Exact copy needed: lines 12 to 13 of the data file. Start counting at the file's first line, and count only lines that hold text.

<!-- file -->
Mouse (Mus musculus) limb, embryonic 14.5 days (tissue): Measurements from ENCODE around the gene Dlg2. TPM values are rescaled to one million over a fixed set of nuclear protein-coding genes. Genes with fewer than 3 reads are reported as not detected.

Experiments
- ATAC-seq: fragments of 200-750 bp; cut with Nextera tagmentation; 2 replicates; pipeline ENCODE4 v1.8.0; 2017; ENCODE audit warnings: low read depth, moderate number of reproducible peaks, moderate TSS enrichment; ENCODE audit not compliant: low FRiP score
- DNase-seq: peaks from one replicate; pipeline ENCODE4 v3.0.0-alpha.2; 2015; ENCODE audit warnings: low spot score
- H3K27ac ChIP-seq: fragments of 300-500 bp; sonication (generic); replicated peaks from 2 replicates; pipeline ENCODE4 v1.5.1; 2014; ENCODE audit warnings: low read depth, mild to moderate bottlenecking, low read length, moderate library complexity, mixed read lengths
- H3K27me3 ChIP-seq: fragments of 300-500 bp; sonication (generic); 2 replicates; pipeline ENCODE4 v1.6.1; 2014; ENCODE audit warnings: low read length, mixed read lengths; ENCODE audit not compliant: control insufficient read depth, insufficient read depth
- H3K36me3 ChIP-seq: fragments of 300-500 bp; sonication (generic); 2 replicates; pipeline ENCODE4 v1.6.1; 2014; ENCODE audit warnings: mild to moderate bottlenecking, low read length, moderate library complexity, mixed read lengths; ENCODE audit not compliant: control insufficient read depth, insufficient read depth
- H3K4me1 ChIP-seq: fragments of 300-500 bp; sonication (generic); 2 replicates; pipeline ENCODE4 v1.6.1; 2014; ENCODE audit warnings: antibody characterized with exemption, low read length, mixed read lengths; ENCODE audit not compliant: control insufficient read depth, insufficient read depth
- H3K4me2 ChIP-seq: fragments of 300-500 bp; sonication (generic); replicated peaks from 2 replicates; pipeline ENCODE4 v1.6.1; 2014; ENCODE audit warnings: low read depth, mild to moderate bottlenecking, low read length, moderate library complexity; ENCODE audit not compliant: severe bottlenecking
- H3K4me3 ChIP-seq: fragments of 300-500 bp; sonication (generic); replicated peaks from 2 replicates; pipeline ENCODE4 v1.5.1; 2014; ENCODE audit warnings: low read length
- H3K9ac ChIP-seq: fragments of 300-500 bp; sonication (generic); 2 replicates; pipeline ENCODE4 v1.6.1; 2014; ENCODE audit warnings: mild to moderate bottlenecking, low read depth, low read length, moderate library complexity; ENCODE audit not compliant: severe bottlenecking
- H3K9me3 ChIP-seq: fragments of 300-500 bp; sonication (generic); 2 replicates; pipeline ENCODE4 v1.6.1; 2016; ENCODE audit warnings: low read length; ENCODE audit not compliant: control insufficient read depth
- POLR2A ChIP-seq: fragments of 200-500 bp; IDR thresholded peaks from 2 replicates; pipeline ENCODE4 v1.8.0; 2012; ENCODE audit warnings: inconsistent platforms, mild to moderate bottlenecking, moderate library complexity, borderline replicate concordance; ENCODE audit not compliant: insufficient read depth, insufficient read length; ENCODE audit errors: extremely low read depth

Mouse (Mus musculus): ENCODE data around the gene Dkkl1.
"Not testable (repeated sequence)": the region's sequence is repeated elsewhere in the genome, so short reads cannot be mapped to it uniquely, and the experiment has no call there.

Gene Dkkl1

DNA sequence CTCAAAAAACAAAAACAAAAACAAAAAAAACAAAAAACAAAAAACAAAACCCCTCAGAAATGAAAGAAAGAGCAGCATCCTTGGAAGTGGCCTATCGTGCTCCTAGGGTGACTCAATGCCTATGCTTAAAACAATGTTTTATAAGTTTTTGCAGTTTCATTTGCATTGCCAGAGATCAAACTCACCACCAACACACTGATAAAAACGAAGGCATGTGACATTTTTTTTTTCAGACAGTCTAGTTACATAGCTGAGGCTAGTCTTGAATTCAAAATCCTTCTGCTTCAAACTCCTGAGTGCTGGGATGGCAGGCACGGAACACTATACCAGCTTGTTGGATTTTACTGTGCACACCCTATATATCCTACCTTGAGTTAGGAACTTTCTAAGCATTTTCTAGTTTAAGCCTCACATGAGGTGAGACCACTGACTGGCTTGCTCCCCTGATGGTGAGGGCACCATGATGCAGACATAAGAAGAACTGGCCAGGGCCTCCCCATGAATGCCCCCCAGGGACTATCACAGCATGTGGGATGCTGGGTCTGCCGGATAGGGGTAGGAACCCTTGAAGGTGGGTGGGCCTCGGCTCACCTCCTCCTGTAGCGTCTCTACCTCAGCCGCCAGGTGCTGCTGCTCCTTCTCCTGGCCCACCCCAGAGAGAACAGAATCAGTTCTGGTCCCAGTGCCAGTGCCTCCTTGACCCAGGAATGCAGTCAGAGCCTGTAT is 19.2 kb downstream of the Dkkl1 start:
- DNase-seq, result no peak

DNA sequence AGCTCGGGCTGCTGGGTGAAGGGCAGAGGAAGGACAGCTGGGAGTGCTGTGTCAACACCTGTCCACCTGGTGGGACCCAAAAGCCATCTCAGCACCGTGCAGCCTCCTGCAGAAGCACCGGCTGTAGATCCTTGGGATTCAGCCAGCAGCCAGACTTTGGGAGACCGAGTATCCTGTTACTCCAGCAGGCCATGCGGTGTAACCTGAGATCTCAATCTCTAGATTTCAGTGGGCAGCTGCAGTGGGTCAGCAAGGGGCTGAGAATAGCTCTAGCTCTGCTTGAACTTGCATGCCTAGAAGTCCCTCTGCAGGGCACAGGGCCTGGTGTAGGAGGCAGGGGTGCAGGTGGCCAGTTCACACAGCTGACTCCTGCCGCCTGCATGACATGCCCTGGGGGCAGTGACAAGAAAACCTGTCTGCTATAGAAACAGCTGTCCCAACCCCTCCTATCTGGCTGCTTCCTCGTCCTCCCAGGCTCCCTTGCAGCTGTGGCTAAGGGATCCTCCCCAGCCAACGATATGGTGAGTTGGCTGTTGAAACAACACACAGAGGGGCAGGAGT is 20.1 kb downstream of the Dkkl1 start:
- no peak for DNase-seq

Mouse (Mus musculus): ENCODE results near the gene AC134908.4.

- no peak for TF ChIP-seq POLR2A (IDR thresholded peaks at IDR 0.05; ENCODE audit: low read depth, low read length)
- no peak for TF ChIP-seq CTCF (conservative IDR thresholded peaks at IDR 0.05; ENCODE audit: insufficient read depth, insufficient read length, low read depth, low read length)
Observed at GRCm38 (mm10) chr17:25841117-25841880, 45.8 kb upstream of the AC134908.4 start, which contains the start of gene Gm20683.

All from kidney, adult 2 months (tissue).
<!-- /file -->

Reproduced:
- H3K9me3 ChIP-seq: fragments of 300-500 bp; sonication (generic); 2 replicates; pipeline ENCODE4 v1.6.1; 2016; ENCODE audit warnings: low read length; ENCODE audit not compliant: control insufficient read depth
- POLR2A ChIP-seq: fragments of 200-500 bp; IDR thresholded peaks from 2 replicates; pipeline ENCODE4 v1.8.0; 2012; ENCODE audit warnings: inconsistent platforms, mild to moderate bottlenecking, moderate library complexity, borderline replicate concordance; ENCODE audit not compliant: insufficient read depth, insufficient read length; ENCODE audit errors: extremely low read depth